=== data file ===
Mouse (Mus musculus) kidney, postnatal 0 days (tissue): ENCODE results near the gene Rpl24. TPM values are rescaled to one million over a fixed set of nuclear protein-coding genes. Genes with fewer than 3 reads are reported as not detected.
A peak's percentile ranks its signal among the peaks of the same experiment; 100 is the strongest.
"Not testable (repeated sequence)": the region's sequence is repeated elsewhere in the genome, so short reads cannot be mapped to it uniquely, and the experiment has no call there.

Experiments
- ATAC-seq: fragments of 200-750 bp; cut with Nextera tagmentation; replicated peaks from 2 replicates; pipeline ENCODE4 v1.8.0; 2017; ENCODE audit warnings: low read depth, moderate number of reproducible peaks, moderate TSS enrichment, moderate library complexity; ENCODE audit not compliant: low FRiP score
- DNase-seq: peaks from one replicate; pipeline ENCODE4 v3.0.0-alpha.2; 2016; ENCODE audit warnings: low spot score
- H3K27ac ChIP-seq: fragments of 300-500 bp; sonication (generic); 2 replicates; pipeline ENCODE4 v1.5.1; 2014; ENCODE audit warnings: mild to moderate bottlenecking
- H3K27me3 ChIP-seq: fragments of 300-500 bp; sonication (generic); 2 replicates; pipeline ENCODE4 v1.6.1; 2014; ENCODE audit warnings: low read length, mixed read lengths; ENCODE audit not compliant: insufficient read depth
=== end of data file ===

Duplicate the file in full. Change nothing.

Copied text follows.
Mouse (Mus musculus) kidney, postnatal 0 days (tissue): ENCODE results near the gene Rpl24. TPM values are rescaled to one million over a fixed set of nuclear protein-coding genes. Genes with fewer than 3 reads are reported as not detected.
A peak's percentile ranks its signal among the peaks of the same experiment; 100 is the strongest.
"Not testable (repeated sequence)": the region's sequence is repeated elsewhere in the genome, so short reads cannot be mapped to it uniquely, and the experiment has no call there.

Experiments
- ATAC-seq: fragments of 200-750 bp; cut with Nextera tagmentation; replicated peaks from 2 replicates; pipeline ENCODE4 v1.8.0; 2017; ENCODE audit warnings: low read depth, moderate number of reproducible peaks, moderate TSS enrichment, moderate library complexity; ENCODE audit not compliant: low FRiP score
- DNase-seq: peaks from one replicate; pipeline ENCODE4 v3.0.0-alpha.2; 2016; ENCODE audit warnings: low spot score
- H3K27ac ChIP-seq: fragments of 300-500 bp; sonication (generic); 2 replicates; pipeline ENCODE4 v1.5.1; 2014; ENCODE audit warnings: mild to moderate bottlenecking
- H3K27me3 ChIP-seq: fragments of 300-500 bp; sonication (generic); 2 replicates; pipeline ENCODE4 v1.6.1; 2014; ENCODE audit warnings: low read length, mixed read lengths; ENCODE audit not compliant: insufficient read depth